What in the world to do with Webb

Joe Webb (Andrew Weber/US Presswire)

The Vikings aren't exactly sure how to best use Joe Webb, the quarterback/receiver that is best described as an athlete. He has thrown the ball, rushed it, caught it and even returned it in his two-year career with the Vikings.

What in the world does one do with a quarterback that's as athletically gifted as Joe Webb?

That's what the Vikings have been asking themselves for two years.

"He is for sure one of our playmakers," coach Leslie Frazier said. "We have some packages that we use sporadically. Maybe we got a little bit deeper with some of those packages."

Originally drafted in the sixth round as a long-term project at receiver last season, the Alabama-Birmingham QB was switched back to his natural position after then-coach Brad Childress saw Webb throw the ball in his first minicamp.

At the time, the Vikings had Brett Favre and Tarvaris Jackson. So Webb stood on the sideline until December. Then, two games into Frazier's stint as interim coach, Webb returned a kickoff 30 yards in a win over Buffalo. It was the first time in Vikings history that a quarterback returned a kickoff.

Webb hurt his hamstring on the play, likely ending his career as a returner.

But he began to play sparingly at receiver and in a Wildcat formation that the Vikings call their "Blazer" package in honor of Webb's alma mater.

When injuries sidelined Favre and Jackson, Webb started the final two games of the season. He was electric in beating the playoff-bound Eagles in Philadelphia before looking like a raw rookie in a loss at Detroit.

The offseason came and the Vikings drafted quarterback Christian Ponder 12th overall and signed veteran quarterback Donovan McNabb to a one-year deal. The McNabb experiment failed miserably, ultimately leading to McNabb's release and Webb's promotion to No. 2.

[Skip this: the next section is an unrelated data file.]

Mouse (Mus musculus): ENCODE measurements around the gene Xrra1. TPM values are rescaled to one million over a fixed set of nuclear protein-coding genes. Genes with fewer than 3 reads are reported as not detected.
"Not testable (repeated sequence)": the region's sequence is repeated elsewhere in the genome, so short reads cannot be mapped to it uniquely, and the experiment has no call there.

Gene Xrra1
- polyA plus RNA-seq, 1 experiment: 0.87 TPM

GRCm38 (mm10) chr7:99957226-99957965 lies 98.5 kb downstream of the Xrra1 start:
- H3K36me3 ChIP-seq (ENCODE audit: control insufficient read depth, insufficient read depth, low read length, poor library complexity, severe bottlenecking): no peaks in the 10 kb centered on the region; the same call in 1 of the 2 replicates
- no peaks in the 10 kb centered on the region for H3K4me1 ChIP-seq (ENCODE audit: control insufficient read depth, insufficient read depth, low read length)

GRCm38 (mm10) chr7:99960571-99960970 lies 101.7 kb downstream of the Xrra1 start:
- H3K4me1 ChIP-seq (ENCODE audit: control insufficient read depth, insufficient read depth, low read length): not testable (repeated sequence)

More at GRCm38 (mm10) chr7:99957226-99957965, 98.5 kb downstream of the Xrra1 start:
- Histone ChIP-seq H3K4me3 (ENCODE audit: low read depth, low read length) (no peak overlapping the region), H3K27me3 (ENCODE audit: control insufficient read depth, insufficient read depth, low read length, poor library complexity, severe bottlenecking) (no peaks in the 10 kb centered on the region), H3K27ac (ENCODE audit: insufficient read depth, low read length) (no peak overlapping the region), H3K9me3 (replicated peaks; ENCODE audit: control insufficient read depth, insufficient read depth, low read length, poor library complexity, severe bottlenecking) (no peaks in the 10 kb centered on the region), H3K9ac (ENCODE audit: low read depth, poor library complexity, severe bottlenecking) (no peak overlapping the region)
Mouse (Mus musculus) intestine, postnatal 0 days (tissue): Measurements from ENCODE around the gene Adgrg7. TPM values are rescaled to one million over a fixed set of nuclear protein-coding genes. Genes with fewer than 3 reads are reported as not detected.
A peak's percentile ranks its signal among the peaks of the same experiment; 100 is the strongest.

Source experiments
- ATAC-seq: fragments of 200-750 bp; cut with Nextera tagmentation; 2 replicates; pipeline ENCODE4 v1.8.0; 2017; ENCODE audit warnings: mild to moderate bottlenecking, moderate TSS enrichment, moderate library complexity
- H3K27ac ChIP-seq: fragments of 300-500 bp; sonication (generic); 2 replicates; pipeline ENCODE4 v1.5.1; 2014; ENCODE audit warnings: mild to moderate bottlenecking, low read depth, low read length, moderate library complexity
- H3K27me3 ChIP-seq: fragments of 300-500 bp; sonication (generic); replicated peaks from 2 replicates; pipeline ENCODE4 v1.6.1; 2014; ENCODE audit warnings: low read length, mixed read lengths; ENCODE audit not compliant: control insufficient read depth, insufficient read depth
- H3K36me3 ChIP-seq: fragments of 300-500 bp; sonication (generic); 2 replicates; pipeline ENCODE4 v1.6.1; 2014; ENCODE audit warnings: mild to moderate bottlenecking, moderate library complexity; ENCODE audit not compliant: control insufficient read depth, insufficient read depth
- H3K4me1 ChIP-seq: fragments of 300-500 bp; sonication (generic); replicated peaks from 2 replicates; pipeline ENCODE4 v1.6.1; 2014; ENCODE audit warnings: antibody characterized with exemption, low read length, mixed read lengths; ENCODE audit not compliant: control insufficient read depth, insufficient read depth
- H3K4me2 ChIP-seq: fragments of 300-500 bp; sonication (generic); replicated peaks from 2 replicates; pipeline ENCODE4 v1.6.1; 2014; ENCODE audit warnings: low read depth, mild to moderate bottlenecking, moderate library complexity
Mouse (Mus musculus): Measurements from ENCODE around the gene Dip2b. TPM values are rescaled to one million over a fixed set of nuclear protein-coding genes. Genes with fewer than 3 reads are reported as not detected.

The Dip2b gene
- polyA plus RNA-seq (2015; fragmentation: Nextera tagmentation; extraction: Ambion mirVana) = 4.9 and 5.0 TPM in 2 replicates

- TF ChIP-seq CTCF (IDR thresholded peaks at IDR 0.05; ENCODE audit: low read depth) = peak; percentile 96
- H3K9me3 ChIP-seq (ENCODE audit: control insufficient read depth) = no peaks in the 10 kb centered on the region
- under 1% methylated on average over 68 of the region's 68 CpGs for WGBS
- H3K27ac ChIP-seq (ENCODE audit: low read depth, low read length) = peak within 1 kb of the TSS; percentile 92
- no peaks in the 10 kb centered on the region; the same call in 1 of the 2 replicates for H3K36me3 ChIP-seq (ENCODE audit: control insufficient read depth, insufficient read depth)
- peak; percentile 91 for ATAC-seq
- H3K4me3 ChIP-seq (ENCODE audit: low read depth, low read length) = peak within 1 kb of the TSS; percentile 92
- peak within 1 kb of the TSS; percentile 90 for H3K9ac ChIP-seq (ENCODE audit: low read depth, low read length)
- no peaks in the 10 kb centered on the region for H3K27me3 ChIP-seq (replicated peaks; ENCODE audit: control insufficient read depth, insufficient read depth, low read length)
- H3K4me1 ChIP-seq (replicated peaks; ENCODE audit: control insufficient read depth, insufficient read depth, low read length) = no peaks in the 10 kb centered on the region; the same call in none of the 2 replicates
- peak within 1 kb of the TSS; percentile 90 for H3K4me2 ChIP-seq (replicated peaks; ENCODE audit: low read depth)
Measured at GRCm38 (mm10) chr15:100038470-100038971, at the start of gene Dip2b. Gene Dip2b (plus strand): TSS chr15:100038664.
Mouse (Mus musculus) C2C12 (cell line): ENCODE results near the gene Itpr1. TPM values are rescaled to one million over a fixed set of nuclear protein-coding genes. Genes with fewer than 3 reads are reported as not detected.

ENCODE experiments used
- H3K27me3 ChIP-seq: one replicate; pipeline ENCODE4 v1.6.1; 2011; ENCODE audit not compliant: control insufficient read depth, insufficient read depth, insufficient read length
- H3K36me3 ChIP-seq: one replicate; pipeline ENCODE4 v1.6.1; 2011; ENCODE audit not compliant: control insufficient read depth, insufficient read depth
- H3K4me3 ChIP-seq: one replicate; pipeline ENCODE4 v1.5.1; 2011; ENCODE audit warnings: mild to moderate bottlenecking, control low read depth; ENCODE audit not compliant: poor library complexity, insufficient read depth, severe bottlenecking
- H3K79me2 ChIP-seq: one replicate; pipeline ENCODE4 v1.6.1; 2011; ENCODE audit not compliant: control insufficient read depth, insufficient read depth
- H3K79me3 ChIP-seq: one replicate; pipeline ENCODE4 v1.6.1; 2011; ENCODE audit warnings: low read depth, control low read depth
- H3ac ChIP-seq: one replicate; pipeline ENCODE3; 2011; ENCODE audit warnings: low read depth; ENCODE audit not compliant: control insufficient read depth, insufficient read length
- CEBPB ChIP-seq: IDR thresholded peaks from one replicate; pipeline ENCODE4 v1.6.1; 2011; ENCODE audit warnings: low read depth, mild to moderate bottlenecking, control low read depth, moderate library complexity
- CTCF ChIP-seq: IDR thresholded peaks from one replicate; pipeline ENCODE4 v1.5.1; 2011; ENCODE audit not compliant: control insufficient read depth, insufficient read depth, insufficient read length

Then came last Sunday. Ponder, playing with a hip pointer, turned the ball over four times and was benched after his third horrendous interception. With 8 minutes left in the third quarter and the Vikings trailing 31-14, Webb took over and reminded everyone just how unusually talented he is.

In 23 minutes, he broke Fran Tarkenton's 50-year-old single-game team record for rushing yards by a quarterback. Tarkenton had 99. Webb had 109 on seven carries, including a 65-yard touchdown that capped his first series.

Webb's second series ended with him throwing a 2-yard touchdown pass to Toby Gerhart.

On his third and final series, Webb marched the Vikings 79 yards in 17 plays. He completed eight passes to six different receivers. He ran for two first downs, including once on fourth-and-6.

But the magic ended with the Vikings trailing 34-28 and holding the ball at the Detroit 1-yard line with 9 seconds left. Rather than quickly throw the ball away against an all-out blitz, Webb had the ball knocked away by linebacker DeAndre Levy, who also grabbed Webb's facemask, but wasn't flagged for it.

The ball squirted past midfield and was recovered by the Lions at the Vikings' 43-yard line. Moments later, Frazier, to no one's surprise, declared Ponder his starter next week against New Orleans.

"I've always respected Joe's abilities," Frazier said. "His ability to get out of trouble, make plays, just create things when there's nothing else there. He makes things happen."

The key now is providing him with enough opportunities to do so.

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